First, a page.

Hi all glad to be a member here now. I am new to cycling after a brief but painfull running experience. I am 34 and thought it would be good to get in shape with some running. I bought some cheap shoes and took off. A week and a half later I had some major pain around my knees. I bought some good shoes but it was too late. After a couple doctor visits and two MRIs I found out I have a fractured tibia just below the left knee (stress fracture) and two sprained MCLs.Bummer. I am in the recovery stages now and think I will take up cycling. I previously did tons of walking so I thought the running would be no big deal.
Does anyone have any tips on easing in to the sport so I can prevent any future problems like I had with running? I have a cheaper mountain bike but road cycling seems a little more attractive to me. Any tips would be greatly appreciated.
Cycling is a great sport for people that have problems with running. The strength you gain, in many cases, will allow you to try running again. As you build up strength around your knees and joints via cycling, many people who were unable to run have found running to be an option. One down side to cycling is, its a very expensive sport to start. You need a bike, helmet, cycling clothing, sunglasses, saddle bag, extra tube, tire lever, floor pump, a small mountable pump, water bottles etc..........That being said, cycling sounds to me like a great option for you. You mentioned having a stress fracture, cycling is great for people prone to stress fractures, as there is no impact. Have fun getting into cycling, please ask if you have any questions, we will have some answers!
Hey, thanks for the reply. I am almost back to it now. A few days after my post I found out that I had the same stress fracture below my right knee. Its been a bummer, I am not in any pain but I have been stuck in a wheel chair for several weeks. Dr. Says 2 more weeks and I will be good to go, although I should ease back in to my activities. I have had way to much time on my hands so I have been combing the net reading about bikes and gear. I'm ready to buy it all just as soon as I can. I am very excited to be mobile again. I have found that like everything else the opinions on which bike and what gear to get range from one end to the other. I am just going to get what I like and go for it.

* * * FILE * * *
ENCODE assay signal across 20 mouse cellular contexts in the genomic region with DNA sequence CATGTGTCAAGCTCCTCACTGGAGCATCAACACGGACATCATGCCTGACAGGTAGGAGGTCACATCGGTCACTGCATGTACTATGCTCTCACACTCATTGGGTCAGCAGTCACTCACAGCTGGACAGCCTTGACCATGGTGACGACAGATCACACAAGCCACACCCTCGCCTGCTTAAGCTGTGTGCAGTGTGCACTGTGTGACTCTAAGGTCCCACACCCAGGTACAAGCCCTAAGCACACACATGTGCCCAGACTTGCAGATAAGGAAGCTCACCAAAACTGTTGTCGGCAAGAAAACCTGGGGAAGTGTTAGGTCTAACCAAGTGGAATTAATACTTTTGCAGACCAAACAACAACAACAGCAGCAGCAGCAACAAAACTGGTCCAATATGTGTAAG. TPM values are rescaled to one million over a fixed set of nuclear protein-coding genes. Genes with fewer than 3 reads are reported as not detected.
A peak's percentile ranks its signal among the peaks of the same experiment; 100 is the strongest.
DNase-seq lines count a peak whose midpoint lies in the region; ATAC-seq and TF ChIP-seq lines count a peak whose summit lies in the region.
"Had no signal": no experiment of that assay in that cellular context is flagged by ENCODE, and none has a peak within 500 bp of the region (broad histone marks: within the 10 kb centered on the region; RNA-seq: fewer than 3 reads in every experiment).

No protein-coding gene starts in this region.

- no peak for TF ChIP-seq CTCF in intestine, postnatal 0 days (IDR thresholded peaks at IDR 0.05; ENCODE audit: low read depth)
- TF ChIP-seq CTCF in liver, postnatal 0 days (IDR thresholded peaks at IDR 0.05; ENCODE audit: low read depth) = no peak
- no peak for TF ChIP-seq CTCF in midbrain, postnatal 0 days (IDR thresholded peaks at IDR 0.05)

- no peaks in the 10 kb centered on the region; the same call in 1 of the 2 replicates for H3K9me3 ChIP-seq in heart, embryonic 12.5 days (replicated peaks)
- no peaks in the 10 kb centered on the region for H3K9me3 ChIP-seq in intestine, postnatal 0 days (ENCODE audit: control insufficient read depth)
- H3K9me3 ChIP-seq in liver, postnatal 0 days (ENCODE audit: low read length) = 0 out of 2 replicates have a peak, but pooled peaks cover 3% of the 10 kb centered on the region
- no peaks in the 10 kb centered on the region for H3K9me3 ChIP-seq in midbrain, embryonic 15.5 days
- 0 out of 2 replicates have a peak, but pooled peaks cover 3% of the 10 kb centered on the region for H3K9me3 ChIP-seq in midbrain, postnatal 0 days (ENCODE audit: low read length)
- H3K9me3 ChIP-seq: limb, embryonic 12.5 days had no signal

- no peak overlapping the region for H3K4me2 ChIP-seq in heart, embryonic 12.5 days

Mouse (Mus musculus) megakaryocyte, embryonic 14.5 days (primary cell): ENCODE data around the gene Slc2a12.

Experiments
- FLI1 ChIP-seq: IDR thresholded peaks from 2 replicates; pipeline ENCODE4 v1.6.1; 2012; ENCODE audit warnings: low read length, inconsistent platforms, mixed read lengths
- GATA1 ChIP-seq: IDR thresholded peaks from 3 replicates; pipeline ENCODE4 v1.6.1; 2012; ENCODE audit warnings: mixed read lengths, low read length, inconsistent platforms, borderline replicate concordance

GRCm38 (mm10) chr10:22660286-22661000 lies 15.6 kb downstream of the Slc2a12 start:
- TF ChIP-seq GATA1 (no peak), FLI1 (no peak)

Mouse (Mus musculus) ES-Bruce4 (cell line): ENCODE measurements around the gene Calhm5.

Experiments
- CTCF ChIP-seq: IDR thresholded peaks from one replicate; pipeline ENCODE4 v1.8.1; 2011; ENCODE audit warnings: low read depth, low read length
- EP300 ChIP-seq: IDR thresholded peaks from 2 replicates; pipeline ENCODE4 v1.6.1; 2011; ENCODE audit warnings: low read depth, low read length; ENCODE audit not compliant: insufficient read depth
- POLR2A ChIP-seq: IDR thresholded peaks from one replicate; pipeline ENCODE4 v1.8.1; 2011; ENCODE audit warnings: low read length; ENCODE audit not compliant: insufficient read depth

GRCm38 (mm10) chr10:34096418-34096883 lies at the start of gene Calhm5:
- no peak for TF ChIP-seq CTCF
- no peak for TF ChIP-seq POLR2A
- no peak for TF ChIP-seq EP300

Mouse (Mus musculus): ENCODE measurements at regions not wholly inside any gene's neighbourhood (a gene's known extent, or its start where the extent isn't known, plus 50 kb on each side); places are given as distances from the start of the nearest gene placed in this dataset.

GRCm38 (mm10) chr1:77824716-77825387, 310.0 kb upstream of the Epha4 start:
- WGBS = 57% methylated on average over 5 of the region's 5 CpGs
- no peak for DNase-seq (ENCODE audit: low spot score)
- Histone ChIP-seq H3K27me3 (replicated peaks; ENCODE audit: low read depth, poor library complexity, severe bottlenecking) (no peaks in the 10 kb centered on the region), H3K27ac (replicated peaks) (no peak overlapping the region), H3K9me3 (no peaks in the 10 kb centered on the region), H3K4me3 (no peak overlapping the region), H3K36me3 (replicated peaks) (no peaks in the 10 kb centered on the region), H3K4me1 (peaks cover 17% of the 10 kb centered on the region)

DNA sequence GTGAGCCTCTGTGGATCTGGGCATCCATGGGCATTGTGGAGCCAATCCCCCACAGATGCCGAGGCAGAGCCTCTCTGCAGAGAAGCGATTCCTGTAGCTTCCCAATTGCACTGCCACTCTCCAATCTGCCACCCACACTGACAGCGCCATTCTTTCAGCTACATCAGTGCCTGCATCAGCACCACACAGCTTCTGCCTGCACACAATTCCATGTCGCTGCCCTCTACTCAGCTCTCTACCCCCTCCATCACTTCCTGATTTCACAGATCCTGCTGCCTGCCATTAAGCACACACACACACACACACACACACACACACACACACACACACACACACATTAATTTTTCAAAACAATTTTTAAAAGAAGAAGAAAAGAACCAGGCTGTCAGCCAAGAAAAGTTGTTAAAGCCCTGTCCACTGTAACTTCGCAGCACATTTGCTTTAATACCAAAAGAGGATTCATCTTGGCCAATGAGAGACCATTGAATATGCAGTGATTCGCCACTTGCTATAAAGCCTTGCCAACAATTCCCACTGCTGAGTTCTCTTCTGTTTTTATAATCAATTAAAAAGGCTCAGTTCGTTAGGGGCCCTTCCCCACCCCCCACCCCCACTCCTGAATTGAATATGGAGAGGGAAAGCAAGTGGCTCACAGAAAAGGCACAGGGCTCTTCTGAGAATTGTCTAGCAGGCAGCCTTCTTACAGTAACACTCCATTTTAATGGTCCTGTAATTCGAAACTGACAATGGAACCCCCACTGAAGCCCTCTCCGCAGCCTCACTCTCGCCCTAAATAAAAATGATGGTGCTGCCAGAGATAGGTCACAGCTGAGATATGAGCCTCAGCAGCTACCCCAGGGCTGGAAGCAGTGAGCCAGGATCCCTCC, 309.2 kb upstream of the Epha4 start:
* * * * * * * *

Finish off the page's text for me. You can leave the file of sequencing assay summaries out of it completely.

As a bike shop employee, and a person who loves cycling I can tell you that MOST bikes out there, at bike shops, are good quality. The bike world is too competitive for any one brand to make a product that is not on par with its competition. The most important thing is FIT. If you go into a bike shop and they dont spend a fair amount of time working on what size you need, then just find a different shop. Finding the correct bike/price range is important for sure, but if the bike is not the correct frame size, you will not ride it. Having a frame that is not the right size will create pain in different parts of your body. Neck pain, lower back, hand numbness etc. On a side note...I went to Kansas State and lived in Manhattan for 12 years! Go Cats! You will have to go to Olathe or Lawrence I would assume, to find a good shop. Go to several shops and go with the one that spends the most time with you and listens to your personal needs. Have fun and keep in touch.
Thanks again for the reply and yes GO Cats!!!!! Not to start any long threads on this but this is what I had noticed. While looking online at specs and info on brand after brand, model by model. It seems they all have one thing in common, components,(ie brakes, shifters, deraileurs ets)shimanno-tiagra,105,ultegra dura-ace etc. Seems like model to model the biggest price change is when you upgrade the components on the same frame. Than being said, when comparing Trek, Cannondale, Specialized etc how much the value is in the frame, seems like they are all very good and mostly its the components that change the prices. Hope you can follow what I am saying. Is a Trek really any better or worse than a Cannondale if they both are fitted with the same Shimmano Ultegra component groups?